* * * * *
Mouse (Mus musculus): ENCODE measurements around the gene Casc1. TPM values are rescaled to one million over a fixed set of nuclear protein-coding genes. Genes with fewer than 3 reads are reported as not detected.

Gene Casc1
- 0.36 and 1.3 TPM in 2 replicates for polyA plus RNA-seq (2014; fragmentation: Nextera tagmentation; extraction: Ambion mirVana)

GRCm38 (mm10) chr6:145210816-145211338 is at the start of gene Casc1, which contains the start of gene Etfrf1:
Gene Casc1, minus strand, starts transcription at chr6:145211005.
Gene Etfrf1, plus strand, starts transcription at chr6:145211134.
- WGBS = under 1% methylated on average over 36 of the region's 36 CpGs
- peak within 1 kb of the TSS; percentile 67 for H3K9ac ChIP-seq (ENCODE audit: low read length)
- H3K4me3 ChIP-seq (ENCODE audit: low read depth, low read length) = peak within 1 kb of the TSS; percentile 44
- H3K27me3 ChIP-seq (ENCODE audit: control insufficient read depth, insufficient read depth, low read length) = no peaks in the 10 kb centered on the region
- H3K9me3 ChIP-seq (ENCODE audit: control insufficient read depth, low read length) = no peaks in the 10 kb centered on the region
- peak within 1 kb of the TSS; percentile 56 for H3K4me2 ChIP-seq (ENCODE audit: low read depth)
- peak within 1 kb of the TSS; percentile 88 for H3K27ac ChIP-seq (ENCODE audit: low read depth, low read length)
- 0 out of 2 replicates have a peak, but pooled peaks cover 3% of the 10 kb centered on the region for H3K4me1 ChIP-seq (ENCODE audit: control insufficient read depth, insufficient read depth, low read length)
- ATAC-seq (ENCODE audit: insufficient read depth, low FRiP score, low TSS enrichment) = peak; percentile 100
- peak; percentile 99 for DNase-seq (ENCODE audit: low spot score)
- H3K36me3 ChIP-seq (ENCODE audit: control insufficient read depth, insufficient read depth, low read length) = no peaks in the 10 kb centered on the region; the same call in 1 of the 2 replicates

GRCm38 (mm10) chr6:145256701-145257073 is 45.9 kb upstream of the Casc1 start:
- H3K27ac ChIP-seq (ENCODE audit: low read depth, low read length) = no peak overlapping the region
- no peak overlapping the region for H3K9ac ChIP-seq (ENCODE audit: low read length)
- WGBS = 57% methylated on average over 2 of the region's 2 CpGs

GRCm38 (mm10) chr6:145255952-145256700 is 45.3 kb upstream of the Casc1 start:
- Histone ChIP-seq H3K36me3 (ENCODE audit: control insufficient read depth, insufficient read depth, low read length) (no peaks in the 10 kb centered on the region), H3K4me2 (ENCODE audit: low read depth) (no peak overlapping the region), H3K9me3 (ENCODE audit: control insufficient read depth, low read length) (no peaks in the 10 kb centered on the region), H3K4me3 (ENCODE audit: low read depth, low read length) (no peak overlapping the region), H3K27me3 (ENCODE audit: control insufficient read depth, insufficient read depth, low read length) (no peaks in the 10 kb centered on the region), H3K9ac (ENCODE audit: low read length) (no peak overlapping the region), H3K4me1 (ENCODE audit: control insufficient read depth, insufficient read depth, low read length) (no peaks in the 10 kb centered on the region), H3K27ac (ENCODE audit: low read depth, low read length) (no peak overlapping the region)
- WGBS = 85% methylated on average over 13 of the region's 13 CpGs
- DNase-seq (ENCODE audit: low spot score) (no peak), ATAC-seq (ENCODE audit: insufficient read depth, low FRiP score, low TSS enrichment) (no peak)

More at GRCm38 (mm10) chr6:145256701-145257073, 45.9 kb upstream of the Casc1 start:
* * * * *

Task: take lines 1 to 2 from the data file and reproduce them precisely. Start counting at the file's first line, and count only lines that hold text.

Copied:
Mouse (Mus musculus): ENCODE measurements around the gene Casc1. TPM values are rescaled to one million over a fixed set of nuclear protein-coding genes. Genes with fewer than 3 reads are reported as not detected.

Gene Casc1